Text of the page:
Our pastor delivered such a great sermon this evening (we have four different pastors at our church by the way, so when I say “our pastor” I’m not always referring to the same person). During it, he asked us to spend some quiet time reflecting on the sins we struggle with in our lives, and then to ask God how we can overcome them. Naturally, a whole string of sins and shortcomings came immediately to my mind; they probably came to my mind pretty quick because I’m always having to ask God’s forgiveness for those same sins in my daily prayers.

At the same time, as our pastor had requested, I cried out to the Lord (in my heart) to tell me how to overcome these weaknesses in my life. And I heard then, again and again, with increasing emphasis – “Spend time with Me”.

And in the extra minute or two that our pastor gave us to pray before resuming his sermon, I just came to the realisation or revelation that yes – the way to conquer our weaknesses, to cast out our demons, to break the addiction of our sins, is best summed up by that invitation, that direction, that injunction – spend time with God.

The time we invest in unhealthy habits, negative thinking, immoral, bad or plain stupid behaviour, can swiftly be turned to excellent use by giving it to God. Spend time with Him. Make time for Him. Talk with Him, get to know His character and His ways, listen to His promptings, follow His guidance, ask for His grace and His help. Mark 14:38 says, “Watch and pray so that you will not fall into temptation. The spirit is willing, but the flesh is weak.” If I don’t discipline myself to spend time with God, it is so easy to drift into sin and all sorts of bad behaviour.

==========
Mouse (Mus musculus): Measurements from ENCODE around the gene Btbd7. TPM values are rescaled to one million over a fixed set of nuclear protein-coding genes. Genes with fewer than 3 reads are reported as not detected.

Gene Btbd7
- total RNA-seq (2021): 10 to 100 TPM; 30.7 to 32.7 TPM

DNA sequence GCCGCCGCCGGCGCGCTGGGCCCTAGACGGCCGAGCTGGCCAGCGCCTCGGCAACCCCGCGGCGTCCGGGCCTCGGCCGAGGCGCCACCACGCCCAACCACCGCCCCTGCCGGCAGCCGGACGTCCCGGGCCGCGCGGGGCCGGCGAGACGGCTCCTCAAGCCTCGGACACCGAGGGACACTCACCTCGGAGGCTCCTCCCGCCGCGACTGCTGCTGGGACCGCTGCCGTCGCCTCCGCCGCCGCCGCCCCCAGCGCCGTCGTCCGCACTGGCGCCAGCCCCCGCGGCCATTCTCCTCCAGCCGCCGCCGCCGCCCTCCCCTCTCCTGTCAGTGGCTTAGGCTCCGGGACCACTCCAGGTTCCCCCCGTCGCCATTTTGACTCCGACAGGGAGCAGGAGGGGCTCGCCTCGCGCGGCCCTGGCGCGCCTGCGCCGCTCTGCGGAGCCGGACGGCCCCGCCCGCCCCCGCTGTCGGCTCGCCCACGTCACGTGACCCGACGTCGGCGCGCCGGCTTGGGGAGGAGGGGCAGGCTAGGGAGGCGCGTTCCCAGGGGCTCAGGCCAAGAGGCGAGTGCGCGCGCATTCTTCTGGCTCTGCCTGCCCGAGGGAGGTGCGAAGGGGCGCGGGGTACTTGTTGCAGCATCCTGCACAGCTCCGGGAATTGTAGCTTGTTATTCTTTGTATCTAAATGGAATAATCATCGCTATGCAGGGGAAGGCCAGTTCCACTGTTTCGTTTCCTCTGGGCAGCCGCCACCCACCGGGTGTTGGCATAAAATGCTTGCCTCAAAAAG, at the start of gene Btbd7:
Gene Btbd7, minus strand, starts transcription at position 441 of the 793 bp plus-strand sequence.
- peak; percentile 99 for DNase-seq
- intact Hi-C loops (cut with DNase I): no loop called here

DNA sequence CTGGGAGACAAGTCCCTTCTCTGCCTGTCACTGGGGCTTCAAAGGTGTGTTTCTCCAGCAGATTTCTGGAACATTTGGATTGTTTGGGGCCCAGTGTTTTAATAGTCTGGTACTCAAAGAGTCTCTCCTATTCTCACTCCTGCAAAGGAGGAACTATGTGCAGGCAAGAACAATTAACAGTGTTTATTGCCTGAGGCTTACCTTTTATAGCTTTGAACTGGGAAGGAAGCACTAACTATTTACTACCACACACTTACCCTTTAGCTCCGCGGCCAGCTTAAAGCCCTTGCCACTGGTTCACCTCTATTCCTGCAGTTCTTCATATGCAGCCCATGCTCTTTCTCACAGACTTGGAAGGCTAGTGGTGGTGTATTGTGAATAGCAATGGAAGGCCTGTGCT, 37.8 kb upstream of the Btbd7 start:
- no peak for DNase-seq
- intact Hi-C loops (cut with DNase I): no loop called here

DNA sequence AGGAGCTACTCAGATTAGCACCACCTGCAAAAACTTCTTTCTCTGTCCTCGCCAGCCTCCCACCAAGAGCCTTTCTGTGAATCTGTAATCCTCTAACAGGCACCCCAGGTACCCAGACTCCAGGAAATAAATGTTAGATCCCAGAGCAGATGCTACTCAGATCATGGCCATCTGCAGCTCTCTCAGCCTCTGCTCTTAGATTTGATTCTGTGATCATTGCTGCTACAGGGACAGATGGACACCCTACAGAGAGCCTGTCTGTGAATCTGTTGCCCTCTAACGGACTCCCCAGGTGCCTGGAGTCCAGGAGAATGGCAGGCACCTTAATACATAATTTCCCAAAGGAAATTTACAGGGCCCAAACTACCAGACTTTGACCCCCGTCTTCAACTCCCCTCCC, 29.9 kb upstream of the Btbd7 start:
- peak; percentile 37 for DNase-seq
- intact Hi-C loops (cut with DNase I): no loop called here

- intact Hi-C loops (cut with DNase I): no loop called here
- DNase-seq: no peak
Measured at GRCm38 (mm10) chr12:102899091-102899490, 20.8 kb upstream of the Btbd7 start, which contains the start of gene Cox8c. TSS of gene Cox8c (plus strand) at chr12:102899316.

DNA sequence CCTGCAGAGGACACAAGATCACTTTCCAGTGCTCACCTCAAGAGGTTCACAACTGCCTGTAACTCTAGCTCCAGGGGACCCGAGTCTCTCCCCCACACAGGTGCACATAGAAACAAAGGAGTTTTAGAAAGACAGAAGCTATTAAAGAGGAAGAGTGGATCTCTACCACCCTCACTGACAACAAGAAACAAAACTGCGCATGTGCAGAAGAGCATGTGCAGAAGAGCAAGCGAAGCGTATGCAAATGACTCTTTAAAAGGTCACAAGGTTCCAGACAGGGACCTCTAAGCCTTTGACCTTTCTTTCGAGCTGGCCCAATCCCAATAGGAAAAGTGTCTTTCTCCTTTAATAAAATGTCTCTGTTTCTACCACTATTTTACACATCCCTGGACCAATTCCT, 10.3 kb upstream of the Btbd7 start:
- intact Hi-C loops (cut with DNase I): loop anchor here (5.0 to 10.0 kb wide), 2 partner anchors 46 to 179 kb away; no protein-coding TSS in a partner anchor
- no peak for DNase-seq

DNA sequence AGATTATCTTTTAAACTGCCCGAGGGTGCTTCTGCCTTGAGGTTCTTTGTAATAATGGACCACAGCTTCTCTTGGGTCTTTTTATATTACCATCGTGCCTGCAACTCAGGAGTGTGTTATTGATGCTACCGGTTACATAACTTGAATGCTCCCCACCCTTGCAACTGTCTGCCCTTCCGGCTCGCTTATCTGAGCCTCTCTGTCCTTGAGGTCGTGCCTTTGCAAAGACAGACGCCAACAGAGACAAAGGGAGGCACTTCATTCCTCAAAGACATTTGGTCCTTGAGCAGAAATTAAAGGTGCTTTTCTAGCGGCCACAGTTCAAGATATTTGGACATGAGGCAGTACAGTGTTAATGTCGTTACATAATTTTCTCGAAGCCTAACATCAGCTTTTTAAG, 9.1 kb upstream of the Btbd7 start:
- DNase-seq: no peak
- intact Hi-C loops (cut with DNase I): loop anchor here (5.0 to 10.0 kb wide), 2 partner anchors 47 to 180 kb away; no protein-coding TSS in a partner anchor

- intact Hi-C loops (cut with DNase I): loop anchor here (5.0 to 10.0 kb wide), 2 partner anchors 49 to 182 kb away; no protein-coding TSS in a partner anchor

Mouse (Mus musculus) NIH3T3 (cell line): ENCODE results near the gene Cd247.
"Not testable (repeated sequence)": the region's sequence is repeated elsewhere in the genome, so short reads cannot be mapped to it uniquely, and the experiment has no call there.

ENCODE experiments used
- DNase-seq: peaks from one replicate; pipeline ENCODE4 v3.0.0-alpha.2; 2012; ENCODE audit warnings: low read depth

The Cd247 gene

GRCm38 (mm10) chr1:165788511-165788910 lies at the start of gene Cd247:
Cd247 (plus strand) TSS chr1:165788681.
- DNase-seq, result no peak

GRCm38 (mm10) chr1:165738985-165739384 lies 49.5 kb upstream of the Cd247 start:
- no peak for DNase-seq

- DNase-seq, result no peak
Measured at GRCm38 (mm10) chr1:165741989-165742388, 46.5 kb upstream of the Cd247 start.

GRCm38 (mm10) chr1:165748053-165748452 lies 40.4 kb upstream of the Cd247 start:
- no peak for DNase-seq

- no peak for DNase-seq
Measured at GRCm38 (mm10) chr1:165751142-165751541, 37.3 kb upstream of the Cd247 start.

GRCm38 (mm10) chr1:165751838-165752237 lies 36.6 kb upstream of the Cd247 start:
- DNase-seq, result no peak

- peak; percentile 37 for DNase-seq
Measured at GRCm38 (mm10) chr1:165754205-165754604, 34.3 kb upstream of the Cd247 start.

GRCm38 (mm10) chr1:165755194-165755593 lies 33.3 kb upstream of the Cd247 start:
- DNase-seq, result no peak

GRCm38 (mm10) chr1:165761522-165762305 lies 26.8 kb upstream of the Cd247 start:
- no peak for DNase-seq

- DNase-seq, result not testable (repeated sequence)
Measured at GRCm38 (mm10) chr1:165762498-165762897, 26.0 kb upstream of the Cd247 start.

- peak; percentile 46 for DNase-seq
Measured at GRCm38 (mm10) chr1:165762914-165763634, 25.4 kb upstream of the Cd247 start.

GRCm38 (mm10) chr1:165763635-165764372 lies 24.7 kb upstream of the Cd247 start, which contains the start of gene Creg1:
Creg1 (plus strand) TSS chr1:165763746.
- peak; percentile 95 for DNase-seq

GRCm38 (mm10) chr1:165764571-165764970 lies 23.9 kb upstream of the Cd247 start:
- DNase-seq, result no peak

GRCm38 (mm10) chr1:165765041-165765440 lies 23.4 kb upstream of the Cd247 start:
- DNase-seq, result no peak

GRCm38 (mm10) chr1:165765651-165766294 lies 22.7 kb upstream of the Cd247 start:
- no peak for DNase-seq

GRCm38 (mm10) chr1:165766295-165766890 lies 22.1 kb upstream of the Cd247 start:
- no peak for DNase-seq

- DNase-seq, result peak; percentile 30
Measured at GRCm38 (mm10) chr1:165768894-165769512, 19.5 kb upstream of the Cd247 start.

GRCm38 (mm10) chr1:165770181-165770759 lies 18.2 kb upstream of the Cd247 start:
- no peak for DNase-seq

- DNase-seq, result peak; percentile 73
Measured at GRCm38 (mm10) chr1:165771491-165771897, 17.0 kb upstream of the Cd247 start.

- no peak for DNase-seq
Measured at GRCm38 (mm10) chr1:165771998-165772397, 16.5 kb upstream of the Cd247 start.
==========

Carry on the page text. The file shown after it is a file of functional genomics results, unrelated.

Our pastor used himself as an example, referring to the time he was preparing for a marathon. With discipline and dedication, he eventually did manage to get his body into excellent shape, and complete the run well. But while it had taken him months of effort to get fit and healthy, it was easy, and didn’t take long at all, to drift back to crappy eating habits and couch potatohood.

He cited an excellent quote by Canadian theologian D.A. Carson: "People do not drift toward Holiness. Apart from grace-driven effort, people do not gravitate toward godliness, prayer, obedience to Scripture, faith, and delight in the Lord.

We drift toward compromise and call it tolerance; we drift toward disobedience and call it freedom; we drift toward superstition and call it faith. We cherish the indiscipline of lost self-control and call it relaxation; we slouch toward prayerlessness and delude ourselves into thinking we have escaped legalism; we slide toward godlessness and convince ourselves we have been liberated."

Yes, spending time with God, keeping to His path, is definitely a discipline, but really, it is so so worth it. And you know what, the more time you spend with Him, the less you feel the discipline, and the more you notice the blessings and the gains.

Remember Isaiah 30:18, which reminds us that “the Lord [earnestly] waits [expecting, looking, and longing] to be gracious to you; and therefore He lifts Himself up, that He may have mercy on you and show loving-kindness to you. For the Lord is a God of justice. Blessed (happy, fortunate, to be envied) are all those who [earnestly] wait for Him, who expect and look and long for Him [for His victory, His favor, His love, His peace, His joy, and His matchless, unbroken companionship]!”